Because as I pretended like I felt peace, contentment, and absolute joy, a little of it started to sink in I think. And today was great. If pretending made it my new favorite day in Cambodia, I’m all for it. More than pretending, it is practice in thinking differently than how I have trained myself to think. I’m learning that I don’t have to be what I have been. It is terrifying, but it’s good. I’m still here.

Wednesday, March 26, 2008


I have favorites. I do. And any teacher who says they do not have favorites is lying to you. There are certain students who make life easier almost every single day. I would go so far as to say that, some of my students are the reason I find strength to come to school each day.
Kagna is the student I mentioned once already. She is in 11th grade. She speaks freely and confidently. She hops around and moves actively through the telling of her stories and jokes. She isn’t a beauty queen because she says she doesn’t care what she looks like, but all the better because she is so beautiful without a speck of makeup. She’s a tiny whiff of a person like all the girls here, but her personality is much more substantial. She rides her moto with a helmet because she is smart. She gets nearly straight A’s because she is smart. She wants to become a teacher and help her country. Yeah, she is pretty great.
Reachany is another 11th greater, with even more energy and zest than Kagna. She is shorter and even smaller, if possible! She is known as the class clown and she maintains that every single day. She calls herself ‘Ms.World’ because she will one day be. She has an obsession with, ‘choc-oh-late’, you’ve got to hear her say it. She always wants to play games. She goes home every day and watches TV. I guess that is where she gets her jokes. She probably won’t afford college and knows it, so her ambitions are pretty small. Maybe she laughs to hide it all.
Surprisingly, or maybe not, I seem to relate best with boys. Girls at this age are usually pretty silly and the boys are just trying to figure them out. I contribute what I can. A few of the boys in 10th grade are hopeless romantics, they are: Chheuy Sockha, Keo Sopheara, and Yel Darithea. They practice singing love songs with the guitar between classes. They write about particular girls in their journals. They joke about who likes who, and giggle like 5th graders. I think someday they will treat women right.
Another boy in 10th grade makes me smile every day I come for English. Ratanack is usually near the door when I come in. He invites me to play soccer or volleyball with he and his friends. The other day they made a makeshift dart board out of styrofoam and were throwing pens at it. I lost, but it is always nice to be asked to play. Even though he is a bit talkative in class, I have yet to get an evil glare from him if I ask him to be quiet. He looks at me when I talk to him and he nods his head. Maybe be is listening.
Tulip, I like Tulip. She hangs out with a boy I am not so fond of, but still I like her. She is the biggest Cambodian I have seen since I got here. She isn’t morbidly obese or anything, but the people here are so tiny, her and I must look like giants. Her parents left her and her brother for a better life owning a donut shop in Los Angeles. She says sometimes they send her money. She has big chubby cheeks and dark, squinty eyes. She gives me high fives every time I walk past her. Sometimes she just sits and watches me type on the computer. I’m used to the stares. I’ll miss hers when I leave. She is such a tomboy and I’ve never seen her hair down.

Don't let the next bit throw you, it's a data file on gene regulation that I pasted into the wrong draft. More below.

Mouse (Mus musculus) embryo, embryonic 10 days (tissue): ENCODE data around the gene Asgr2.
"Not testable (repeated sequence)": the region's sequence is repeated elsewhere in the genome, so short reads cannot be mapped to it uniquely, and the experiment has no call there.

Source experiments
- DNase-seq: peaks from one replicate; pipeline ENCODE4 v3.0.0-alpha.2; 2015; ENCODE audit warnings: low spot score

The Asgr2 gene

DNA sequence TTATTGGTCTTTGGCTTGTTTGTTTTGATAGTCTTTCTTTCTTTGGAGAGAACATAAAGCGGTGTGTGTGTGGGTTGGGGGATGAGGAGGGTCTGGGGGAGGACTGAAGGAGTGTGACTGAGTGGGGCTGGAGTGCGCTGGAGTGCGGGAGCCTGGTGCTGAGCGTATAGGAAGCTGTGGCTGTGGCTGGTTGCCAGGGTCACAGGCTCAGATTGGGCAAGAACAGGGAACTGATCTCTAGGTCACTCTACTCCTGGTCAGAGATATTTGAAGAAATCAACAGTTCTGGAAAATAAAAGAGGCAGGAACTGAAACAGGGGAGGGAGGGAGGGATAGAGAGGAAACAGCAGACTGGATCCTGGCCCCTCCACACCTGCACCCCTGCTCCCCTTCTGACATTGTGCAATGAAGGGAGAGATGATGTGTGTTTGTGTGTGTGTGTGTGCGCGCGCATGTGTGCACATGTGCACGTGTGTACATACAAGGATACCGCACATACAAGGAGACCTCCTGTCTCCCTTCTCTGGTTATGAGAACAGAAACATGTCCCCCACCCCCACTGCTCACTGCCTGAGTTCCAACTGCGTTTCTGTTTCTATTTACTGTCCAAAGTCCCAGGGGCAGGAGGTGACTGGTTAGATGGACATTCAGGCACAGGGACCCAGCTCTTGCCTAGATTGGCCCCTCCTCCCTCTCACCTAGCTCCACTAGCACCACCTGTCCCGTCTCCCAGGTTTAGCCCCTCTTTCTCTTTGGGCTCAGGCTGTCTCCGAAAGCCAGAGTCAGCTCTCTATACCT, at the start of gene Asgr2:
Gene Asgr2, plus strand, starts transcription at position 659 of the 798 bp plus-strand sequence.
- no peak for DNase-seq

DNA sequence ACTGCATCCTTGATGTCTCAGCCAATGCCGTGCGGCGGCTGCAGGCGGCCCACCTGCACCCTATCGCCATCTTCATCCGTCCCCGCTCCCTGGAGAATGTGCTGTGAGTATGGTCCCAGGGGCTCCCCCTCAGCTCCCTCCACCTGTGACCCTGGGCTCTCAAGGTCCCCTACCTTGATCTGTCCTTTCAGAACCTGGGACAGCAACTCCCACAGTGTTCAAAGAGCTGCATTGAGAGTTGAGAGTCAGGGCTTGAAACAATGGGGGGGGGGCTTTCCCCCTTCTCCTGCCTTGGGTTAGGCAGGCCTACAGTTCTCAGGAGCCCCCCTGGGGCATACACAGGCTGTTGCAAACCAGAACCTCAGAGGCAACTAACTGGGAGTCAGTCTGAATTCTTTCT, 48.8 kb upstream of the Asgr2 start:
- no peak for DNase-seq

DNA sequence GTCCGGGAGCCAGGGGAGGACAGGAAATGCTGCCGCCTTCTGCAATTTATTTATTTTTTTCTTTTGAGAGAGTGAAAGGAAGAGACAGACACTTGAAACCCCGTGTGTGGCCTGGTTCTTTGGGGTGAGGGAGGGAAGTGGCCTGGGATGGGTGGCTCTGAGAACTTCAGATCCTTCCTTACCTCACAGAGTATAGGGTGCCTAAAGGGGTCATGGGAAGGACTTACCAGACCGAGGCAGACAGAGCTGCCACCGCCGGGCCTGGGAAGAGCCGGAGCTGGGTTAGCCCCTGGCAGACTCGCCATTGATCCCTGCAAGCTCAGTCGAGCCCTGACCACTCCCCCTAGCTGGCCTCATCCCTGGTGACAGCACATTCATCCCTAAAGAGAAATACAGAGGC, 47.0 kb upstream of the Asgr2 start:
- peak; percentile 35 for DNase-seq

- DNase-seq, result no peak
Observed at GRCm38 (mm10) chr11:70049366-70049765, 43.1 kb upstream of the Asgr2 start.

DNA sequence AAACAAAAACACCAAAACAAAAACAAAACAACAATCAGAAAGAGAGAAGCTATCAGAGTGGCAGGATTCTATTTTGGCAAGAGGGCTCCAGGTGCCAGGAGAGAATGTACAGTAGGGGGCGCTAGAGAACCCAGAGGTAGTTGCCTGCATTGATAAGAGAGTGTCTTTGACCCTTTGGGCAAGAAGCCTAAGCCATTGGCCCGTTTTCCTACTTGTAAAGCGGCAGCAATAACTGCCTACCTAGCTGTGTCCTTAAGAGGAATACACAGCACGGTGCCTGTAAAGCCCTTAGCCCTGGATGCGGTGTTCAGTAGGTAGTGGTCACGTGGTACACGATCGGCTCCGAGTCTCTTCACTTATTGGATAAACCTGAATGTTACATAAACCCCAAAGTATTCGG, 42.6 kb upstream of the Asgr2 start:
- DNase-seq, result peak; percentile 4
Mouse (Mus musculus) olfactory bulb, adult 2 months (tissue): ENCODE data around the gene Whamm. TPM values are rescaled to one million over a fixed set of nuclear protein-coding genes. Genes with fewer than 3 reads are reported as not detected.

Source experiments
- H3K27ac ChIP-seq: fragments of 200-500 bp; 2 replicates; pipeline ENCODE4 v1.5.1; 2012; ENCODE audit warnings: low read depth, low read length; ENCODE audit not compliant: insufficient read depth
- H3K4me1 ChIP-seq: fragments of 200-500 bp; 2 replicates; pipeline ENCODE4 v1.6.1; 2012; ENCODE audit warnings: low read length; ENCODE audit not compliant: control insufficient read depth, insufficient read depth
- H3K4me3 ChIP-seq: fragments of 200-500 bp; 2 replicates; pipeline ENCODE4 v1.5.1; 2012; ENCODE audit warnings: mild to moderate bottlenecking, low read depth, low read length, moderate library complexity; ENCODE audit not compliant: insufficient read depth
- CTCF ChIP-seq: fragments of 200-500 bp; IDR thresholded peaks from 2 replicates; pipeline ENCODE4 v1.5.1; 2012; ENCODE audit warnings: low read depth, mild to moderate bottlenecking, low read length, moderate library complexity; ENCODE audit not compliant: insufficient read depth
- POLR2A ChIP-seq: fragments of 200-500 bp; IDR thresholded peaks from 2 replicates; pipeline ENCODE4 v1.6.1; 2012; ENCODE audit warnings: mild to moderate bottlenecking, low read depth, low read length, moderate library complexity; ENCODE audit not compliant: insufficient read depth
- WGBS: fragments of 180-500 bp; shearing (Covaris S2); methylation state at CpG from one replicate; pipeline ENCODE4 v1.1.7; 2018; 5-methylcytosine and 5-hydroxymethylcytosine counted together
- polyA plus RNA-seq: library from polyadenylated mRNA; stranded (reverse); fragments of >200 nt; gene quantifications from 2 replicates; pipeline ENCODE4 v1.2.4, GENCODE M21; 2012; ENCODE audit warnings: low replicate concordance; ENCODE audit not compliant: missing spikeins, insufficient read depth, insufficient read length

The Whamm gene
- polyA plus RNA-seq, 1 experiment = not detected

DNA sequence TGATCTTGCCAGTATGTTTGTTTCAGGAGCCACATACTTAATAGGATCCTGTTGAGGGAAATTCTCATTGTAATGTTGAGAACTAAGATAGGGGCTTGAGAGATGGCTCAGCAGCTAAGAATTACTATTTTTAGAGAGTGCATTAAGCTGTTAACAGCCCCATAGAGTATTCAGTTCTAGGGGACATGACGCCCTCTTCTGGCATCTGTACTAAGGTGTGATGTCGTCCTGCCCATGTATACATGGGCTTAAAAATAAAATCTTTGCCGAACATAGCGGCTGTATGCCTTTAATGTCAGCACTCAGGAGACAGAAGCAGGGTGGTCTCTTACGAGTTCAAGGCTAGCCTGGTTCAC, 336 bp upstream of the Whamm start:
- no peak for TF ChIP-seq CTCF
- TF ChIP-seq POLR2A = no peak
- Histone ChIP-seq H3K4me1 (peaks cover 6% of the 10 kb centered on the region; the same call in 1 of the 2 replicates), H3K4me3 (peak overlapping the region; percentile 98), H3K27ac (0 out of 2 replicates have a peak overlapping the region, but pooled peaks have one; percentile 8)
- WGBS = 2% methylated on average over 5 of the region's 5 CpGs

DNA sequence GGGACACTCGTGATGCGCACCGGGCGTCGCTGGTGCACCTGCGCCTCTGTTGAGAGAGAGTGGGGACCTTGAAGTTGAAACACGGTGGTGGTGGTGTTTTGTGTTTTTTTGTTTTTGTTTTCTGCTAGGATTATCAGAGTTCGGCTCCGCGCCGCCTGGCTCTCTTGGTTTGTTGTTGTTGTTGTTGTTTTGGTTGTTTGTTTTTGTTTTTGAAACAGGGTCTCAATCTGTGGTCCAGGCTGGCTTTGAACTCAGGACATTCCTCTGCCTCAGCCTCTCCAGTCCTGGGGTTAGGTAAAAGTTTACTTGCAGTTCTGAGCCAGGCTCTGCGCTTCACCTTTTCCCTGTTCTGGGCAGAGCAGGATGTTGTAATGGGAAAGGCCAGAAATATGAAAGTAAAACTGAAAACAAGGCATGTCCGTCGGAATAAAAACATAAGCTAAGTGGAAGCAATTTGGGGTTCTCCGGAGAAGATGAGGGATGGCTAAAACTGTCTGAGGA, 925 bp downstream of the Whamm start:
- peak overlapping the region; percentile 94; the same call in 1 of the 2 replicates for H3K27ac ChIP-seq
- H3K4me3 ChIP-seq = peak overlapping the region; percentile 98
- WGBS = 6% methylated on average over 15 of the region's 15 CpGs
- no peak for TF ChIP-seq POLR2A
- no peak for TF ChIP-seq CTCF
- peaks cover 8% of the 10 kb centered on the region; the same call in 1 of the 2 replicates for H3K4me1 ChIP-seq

Nika is another girl. She speaks excellent English. She is another tomboy, I seem to like those “real” kind of girls. Often times she corrects my grammar which I am ok with. Because often she will ask me a question I do not know the answer to and she will say, “Ya know what Ms.Bo? There are a lot of things about Khmer I don’t know either. It’s ok. Don’t worry about it!” That is the most encouraging thing a student can say: “It’s ok, you’re human”. Her mother also left her here to fend for herself and her brother. She is tough. She puts a hat on as soon as the school bell rings. The other girls call her ‘fat’ and ‘monkey’. She just rolls her eyes. I wonder how much more she can let slide off her back.
Daroth and Oknha are both 8th grade boys. They are smart. They try. They notice when I walk by and they are nice to girls. They are respectful. They don’t roll their eyes at me or argue when I ask them to do something. Daroth will make a great father some day. He is so good with little kids. Okhna is like Beaver Cleaver of Phnom Penh. He rides several miles to school each day on an old dark green bike. He doesn’t notice the life threatening traffic. He looks up to his older brother. Both of them actually study for Geography and are so easy to talk to. Sometimes, in the morning, outside my classroom, I will hear this obnoxious cackle of a laugh. I think Daroth is imitating something he saw on TV. Either way it is hilarious and I laugh every time.
Ratana is an 8th grade girl. She has a brother in the same grade who has flunked several times, but this girl, she’s special. She’ll probably pass him up. She is always on time for school and laughs at my jokes, even they aren’t funny. She gives me flowers to put in my hair and sometimes we sing High School Musical songs together. She is responsible and very efficient. She doesn’t pretend to worship the ground I walk on just because I am white and a foreigner. She is friendly. She goes to school for 7 hours, then goes straight to work for a missionary family doing their laundry and watching their kids. Then she returns home after dark to a single mother whose drunken father disappeared several years ago. She does her homework, goes to bed, and does it all over again.